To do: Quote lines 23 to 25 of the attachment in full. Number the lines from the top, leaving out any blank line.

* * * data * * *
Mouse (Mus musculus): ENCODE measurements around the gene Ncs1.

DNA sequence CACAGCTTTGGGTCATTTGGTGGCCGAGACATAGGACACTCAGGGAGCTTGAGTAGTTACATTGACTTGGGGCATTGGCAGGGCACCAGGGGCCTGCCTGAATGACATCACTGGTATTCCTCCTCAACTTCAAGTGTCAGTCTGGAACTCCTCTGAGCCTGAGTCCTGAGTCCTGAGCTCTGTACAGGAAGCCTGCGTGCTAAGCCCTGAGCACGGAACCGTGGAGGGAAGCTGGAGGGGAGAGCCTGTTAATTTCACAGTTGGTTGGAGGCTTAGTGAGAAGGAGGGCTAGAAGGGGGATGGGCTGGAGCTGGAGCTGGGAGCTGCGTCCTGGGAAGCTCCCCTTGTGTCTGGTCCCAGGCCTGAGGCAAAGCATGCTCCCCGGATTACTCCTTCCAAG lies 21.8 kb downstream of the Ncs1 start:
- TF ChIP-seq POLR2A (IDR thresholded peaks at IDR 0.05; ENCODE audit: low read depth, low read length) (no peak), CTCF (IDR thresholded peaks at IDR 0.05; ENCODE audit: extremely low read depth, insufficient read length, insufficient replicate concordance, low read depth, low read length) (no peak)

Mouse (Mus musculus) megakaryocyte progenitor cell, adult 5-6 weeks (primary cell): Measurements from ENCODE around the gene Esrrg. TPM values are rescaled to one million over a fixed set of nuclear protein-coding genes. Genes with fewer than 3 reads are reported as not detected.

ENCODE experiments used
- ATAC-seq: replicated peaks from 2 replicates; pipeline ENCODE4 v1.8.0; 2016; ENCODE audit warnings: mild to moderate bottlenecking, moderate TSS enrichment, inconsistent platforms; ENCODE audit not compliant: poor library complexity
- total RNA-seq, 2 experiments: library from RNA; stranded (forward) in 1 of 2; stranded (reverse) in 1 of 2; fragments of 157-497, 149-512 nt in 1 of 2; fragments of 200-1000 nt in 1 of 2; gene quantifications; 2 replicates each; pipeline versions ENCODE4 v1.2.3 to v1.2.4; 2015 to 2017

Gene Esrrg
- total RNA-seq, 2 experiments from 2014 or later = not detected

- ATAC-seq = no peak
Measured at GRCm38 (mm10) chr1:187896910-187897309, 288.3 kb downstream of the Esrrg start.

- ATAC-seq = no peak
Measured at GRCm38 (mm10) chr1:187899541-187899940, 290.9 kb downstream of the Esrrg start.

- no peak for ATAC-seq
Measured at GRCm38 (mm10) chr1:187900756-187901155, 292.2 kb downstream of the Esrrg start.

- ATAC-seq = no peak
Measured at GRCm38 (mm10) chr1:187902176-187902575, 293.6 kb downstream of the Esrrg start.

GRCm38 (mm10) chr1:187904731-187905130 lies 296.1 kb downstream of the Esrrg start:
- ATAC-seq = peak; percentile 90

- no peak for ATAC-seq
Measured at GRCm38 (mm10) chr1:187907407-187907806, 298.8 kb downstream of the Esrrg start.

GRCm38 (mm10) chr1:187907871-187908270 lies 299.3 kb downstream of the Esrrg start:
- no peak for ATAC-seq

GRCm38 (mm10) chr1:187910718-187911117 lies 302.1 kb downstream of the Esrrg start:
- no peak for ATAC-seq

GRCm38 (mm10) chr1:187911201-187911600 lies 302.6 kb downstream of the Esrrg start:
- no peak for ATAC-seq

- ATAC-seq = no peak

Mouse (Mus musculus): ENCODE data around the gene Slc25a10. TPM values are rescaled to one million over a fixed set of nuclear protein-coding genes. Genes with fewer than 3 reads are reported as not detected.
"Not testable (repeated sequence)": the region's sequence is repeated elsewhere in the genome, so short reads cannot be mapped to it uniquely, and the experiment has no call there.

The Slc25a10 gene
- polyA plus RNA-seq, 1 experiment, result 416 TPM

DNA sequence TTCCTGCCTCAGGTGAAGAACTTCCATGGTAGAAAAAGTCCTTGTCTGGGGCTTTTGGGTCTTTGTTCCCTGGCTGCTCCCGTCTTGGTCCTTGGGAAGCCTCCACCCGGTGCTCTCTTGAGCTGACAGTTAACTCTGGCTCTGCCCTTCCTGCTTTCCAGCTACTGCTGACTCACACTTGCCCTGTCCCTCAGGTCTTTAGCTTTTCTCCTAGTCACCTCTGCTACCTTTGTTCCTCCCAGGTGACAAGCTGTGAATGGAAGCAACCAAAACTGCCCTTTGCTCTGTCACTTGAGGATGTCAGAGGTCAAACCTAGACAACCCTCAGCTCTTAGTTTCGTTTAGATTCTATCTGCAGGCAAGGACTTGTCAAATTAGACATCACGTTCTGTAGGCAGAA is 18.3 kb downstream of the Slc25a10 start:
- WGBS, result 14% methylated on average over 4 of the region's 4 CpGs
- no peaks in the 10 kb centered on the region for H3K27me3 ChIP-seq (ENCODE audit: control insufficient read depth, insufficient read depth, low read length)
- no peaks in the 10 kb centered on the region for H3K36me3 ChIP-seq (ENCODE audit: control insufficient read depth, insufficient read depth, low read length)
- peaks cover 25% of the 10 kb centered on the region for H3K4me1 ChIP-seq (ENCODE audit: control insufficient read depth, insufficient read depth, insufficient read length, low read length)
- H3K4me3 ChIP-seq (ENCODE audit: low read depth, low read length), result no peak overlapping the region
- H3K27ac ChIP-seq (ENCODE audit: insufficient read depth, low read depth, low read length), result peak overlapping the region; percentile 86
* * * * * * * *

- no peak for ATAC-seq

GRCm38 (mm10) chr1:187910718-187911117 lies 302.1 kb downstream of the Esrrg start:
- no peak for ATAC-seq